Through my riding career I have met some wonderful coaches and some not so wonderful coaches. I have suffered crisis’s of confidence on a regular basis and had to alter my whole way of riding to accommodate creaking joints, aching backs and lack of strength. My horse, Taylor has been trained to stand at the mounting block while I haul myself on and once on, I cannot get off again until we are finished riding – which these days is no more than forty-five minutes.
Through it all I have come to understand that riding horses is not just about sitting up straight with your heels down. It’s about adapting and working with what you’ve got. There is no one-size fits all. As long the horse and rider are safe and comfortable and they enjoy what they are doing then it works for me.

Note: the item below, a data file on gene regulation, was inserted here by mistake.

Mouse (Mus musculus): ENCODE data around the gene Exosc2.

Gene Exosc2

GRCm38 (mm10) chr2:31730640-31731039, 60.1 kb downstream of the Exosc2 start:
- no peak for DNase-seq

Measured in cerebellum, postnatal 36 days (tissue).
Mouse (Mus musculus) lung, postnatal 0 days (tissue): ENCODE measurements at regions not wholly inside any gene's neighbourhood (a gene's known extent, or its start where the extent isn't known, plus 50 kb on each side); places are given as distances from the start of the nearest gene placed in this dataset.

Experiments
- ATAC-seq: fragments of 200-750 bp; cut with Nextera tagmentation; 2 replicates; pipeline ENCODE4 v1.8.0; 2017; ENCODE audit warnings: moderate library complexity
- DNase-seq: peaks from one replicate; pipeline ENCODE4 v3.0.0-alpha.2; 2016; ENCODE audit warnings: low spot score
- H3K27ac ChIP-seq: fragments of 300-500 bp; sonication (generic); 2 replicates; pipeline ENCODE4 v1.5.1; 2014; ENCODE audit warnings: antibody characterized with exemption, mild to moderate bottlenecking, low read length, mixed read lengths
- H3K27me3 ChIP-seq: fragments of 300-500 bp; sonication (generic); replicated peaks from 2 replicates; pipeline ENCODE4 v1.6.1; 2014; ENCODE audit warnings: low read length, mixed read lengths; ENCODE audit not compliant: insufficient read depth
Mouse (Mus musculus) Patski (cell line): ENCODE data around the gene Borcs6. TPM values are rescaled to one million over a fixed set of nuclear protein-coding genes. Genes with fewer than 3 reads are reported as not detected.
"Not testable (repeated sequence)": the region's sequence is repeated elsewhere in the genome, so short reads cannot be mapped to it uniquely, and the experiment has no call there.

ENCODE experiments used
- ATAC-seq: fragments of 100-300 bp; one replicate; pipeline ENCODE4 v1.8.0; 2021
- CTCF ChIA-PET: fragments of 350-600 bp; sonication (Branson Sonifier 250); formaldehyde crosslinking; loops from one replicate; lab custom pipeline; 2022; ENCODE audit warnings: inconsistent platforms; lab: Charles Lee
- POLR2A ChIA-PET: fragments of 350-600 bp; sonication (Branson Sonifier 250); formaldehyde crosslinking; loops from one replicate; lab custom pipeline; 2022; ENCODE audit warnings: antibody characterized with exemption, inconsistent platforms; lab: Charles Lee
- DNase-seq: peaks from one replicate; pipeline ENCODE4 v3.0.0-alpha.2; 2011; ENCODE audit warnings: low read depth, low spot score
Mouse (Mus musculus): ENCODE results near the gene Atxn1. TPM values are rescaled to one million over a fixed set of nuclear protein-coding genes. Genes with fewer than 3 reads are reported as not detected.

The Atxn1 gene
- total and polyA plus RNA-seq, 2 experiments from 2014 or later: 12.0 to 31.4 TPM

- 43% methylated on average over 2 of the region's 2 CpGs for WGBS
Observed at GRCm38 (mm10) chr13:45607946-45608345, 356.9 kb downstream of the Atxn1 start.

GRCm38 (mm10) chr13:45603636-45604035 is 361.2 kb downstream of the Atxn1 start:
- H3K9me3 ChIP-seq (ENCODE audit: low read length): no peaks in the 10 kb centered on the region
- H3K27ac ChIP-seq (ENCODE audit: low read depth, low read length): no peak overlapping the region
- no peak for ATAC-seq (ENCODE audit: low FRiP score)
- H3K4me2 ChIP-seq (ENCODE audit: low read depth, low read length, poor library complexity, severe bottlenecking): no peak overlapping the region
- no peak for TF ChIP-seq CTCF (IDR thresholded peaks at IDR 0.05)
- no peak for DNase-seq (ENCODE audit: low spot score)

I’ve got a bit of reputation for using games and props when I coach. My riders all dread the words “Right then……” when they warm up for their lessons. I might hand them tubes of toothpaste, a ‘magic stick’ or a rubber band! They might be asked to cross their reins over so the left hand holds the right rein and vice versa!! We have ‘pole trains’ and follow the leader in our group lessons and the tea and conversation before and after our sessions is often as valuable as the lesson itself.
I like to be creative when I’m coaching to try and enable the rider to really comprehend the manoeuvre or sensation in a way that works for them. If they don’t know what I’m asking them to do, I might show them on foot, I might have to physically touch them to change the positioning of their legs or ask them to hold onto a tube of toothpaste or magic stick to develop a soft but steady hand position.
This sort of coaching is not learnt in a classroom or at a workshop – it is something organic that grows and develops through the years of experience, of trial and error, personal challenges and personal failures.
My focus these days is on the recreational adult rider with fun, enjoyment and a sense of achievement top of the list for both myself and the rider.